A wonderful article in Science (press release and article): Manu Prakash and Neil Gershenfeld describe how to use bubbles in a microfluidic device to carry on-chip process control information, while also performing chemical reactions.
Microfluidics is a fascinating technology that deals with the control and manipulation of microliter and nanoliter volumes of fluids. Fluids flow through microfabricated channels (see figure), allowing the delivery of precise quantities of reactants and the precise control of chemical reactions.
Previously, control has been achieved via external valves and control systems. The authors present channel geometrics that exploit nonlinear behavior of bubbles in microfluidic flows to perform logic operations (e.g., "a bubble has arrived on channel A AND B") and to store bubbles. (E.g., the figure shows three AND-gates connected in a ring oscillator. A bubble flows clockwise around the ring until it joins a stream.)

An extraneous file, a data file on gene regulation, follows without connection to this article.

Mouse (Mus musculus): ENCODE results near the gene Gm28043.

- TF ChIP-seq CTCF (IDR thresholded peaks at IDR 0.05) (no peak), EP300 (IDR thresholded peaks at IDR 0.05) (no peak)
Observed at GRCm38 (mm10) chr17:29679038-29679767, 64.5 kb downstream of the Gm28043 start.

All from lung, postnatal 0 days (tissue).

Quoting the press release: "Controlling chemical reactions will likely be a primary application for
the chips. It will be possible to create
large-scale microfluidic systems such as chemical memories, which store
thousands of reagents on a chip (similar to data storage), using
counters to dispense exact amounts and logic circuits to deliver them
to specific destinations."